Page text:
As I mentioned in the previous post, there appears to be a lot confusion about what education is supposed to look like today, adding an online spin to the subject only makes matters worse. It should be obvious that the problem is that none of us can nostalgically look back at our online school experience and use that as a measure about whether kids today are getting as good an online education as we got. What? Well, isn’t that how we measure whether one is getting a good education: all based on our own experiences in the classroom? Isn’t that how decision-makers, congressmen and school district board members decide which programs to cut and which ones to support?
So, let’s dispel with some of the misinformation. For starters, just like education in general, online education isn’t just one thing. As much as I’d love to make definitive statements about all of online education, my comments are based on my own 10-years as an online student and educator with an emphasis on what seems to work best in college level education, but there are definitely elements that could be adapted to any age or grade level. So, as much as I’d like to make fun of decision makers using their own personal experiences as a basis for their decisions, I’m doing the same thing. The difference being that I’ve been at this for over 16-years, at the ground floor level, so I might have something more to offer than what one can get based on cursory three-hour fact-finding tour.
Online Learning is NOT Solo Learning
This is probably the most surprising discovery about online learning. When it is done correctly, it is quite the opposite of what one might expect. During my first go-around with online ed, at Pepperdine University, they did something brilliant. The summer before we were going to begin our online masters program they required that we come out to their West Coast campus for a week so that we could get to know our classmates and put us through a kind of technology boot-camp. Besides making sure that we were ready for the technology requirements that we’d face the rest of the year, we also got use to the sound of each other’s voice and how each of us dealt with challenges during our brief time together. The idea was that when we were back to our own hometowns working with just chat, email and webpages, we could supply the non-verbal cues we’d recognized in one another during our time together. That was intended, but what wasn’t intended or expected was that many of us would exchange IM information and whenever we met together for a class session, many of us would also create a private chatroom separate from the main room where “class” was taking place.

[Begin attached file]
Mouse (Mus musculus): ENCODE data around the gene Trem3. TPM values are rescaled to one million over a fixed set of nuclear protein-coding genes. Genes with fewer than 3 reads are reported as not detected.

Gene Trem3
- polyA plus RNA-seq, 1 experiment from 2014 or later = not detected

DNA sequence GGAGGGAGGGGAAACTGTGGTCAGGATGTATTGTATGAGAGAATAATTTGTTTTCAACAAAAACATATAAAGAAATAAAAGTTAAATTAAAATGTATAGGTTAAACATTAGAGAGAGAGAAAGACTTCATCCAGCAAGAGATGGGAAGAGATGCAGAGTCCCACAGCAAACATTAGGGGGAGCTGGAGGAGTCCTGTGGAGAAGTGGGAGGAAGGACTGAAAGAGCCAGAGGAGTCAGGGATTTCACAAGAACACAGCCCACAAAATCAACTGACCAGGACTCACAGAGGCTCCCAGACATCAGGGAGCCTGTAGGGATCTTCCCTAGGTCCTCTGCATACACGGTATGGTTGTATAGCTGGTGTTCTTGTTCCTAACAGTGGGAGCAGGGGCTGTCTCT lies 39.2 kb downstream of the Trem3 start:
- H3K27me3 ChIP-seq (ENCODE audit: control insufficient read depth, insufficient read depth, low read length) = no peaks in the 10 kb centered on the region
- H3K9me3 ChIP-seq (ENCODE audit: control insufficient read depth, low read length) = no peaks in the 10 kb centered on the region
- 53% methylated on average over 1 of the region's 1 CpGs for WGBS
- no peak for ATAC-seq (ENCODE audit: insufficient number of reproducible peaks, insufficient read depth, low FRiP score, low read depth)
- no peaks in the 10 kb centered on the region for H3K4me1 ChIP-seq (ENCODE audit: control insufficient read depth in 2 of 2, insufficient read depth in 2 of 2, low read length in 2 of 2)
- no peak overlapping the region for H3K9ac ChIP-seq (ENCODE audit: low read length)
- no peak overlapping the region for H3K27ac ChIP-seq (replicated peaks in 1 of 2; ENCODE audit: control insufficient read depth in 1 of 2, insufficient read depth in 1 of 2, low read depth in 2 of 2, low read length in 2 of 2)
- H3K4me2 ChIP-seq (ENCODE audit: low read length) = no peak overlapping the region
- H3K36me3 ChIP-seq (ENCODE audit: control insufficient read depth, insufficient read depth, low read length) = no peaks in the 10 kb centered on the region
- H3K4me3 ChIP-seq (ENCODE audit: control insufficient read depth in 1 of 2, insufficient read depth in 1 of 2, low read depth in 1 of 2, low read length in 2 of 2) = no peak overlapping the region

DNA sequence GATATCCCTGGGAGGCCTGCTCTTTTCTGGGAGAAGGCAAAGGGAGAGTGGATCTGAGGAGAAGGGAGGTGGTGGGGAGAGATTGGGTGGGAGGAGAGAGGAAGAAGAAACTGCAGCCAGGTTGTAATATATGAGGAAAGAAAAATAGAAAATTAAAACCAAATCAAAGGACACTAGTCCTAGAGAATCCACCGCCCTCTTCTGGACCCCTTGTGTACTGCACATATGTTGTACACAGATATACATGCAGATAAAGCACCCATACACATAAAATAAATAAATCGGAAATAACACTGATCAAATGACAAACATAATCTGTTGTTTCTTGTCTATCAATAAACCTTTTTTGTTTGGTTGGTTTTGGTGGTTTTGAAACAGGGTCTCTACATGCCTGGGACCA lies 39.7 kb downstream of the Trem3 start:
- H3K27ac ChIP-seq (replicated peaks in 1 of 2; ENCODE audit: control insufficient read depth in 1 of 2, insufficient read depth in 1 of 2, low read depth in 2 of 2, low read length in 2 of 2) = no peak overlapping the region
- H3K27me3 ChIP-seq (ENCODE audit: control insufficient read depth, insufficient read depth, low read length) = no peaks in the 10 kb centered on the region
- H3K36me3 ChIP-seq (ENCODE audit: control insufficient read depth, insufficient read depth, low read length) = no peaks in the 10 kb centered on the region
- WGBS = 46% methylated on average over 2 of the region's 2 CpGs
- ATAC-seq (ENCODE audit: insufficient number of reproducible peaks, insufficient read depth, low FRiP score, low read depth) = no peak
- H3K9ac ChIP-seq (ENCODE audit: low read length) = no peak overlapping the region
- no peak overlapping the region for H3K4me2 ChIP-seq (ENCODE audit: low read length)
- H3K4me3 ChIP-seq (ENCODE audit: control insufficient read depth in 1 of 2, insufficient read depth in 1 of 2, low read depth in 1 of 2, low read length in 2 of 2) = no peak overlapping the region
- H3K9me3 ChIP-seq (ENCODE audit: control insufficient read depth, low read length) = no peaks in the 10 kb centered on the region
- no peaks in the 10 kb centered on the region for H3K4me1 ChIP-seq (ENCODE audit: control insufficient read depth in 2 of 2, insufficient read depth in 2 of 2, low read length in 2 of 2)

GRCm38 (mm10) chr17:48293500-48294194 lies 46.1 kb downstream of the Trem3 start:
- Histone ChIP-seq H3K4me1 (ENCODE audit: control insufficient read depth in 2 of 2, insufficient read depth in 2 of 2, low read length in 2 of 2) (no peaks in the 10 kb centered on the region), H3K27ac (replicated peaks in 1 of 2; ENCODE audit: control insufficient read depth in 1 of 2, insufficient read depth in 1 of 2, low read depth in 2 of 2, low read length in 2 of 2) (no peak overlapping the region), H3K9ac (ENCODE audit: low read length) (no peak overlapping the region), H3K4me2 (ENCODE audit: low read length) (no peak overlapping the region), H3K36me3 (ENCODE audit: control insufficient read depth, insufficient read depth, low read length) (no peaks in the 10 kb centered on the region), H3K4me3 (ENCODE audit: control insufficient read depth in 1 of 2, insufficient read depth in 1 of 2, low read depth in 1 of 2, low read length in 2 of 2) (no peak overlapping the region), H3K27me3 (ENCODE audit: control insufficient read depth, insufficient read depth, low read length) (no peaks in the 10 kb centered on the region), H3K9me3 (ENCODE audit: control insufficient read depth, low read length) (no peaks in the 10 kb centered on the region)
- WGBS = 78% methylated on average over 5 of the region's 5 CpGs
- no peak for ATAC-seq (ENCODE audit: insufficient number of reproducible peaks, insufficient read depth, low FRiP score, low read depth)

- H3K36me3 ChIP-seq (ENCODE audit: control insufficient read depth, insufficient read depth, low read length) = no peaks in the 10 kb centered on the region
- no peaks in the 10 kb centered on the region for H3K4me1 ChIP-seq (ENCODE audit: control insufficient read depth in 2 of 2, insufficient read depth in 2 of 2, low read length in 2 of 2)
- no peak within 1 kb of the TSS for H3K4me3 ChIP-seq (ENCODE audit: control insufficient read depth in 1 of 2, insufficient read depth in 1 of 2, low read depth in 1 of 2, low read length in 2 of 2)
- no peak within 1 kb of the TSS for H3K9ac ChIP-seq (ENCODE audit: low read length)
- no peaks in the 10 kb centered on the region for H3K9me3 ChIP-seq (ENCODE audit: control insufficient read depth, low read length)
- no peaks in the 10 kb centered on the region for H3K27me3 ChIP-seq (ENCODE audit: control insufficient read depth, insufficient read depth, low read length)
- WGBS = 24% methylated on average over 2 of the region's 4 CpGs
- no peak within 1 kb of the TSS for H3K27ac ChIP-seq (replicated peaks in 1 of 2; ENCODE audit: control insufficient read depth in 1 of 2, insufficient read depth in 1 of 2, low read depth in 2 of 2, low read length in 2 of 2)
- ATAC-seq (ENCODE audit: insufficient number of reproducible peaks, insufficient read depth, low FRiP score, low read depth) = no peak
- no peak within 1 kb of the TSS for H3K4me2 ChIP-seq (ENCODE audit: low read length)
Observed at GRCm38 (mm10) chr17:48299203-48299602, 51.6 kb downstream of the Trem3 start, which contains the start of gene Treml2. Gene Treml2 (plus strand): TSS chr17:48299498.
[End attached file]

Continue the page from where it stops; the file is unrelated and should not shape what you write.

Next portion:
We called our private chatroom group, “the back row,” because it functioned like we were virtually sitting in the back of the classroom, free to exchange notes, make comments inappropriate for the main room discussion and on more than one occasion wake a sleeping classmate who wasn’t responding to a question from the main room. Not everyone participated in a private chatroom during class, sometimes it might be their technical inability to monitor more than one chat stream rapidly flying by (at the time our main class sessions were all text-only chat sessions) and sometimes it was a “personality thing.” The point was that even though we were spread half-way across the world, from California to Saudi Arabia, we made an effort to be there for our virtual classroom sessions because we wanted to hang out with our friends (well, and also chat with the professor about whatever we were studying…). It shouldn’t be too surprising that what works for third graders and eighth graders, the desire to be with their friends, is still a meaningful component of learning at the college level and online. And this isn’t to say that there isn’t room for the outliers who insist on going it alone. It’s just that there’s no reason to assume that because one is working online that one needs to work in isolation, bereft of human contact and companionship.
Not Limited to a Specific Time or Specific Place
Because we’re not getting in a car and driving to a campus in town isn’t a shortcoming of online education. In fact because our class is online we’re not limited to any specific time or place. Education isn’t the building we might meet in or something we do Tuesday evenings for fourteen weeks beginning in September. Education can become as ubiquitous as having the course materials to work with 24/7 and friends all around the world to work with … well, when everyone else in the house is asleep. Unlike my experiences working on my teaching credential or when I was working on my second bachelor’s degree, where I’d stare at the back of someone’s head for three hours once a week and had very little interaction with my classmates because we were all so busy, my online classmates checked on me if I hadn’t submitted a response to our class discussion threads for more than a couple days.
I get that some people do not want this level of intensity and would prefer to keep their educational experience at arms length. My sense is that if it’s worth doing it’s worth letting it change your life and challenge whatever little comfortable existence you’ve carved out for yourself. I mean, why are you doing this anyway? If all you want is a certificate or the piece of paper, well, that’s your choice. But you are missing out on something much greater and more meaningful then you’ve ever had before. Far from being a weak distant cousin to face-to-face education, online education can deliver on a level not easily possible with large anonymous classrooms. But it really comes down to the quality of the instructors, the depth and flexibility of the curriculum and that the community of learners see the value of their interaction and participation, all without the hinderance of time and space.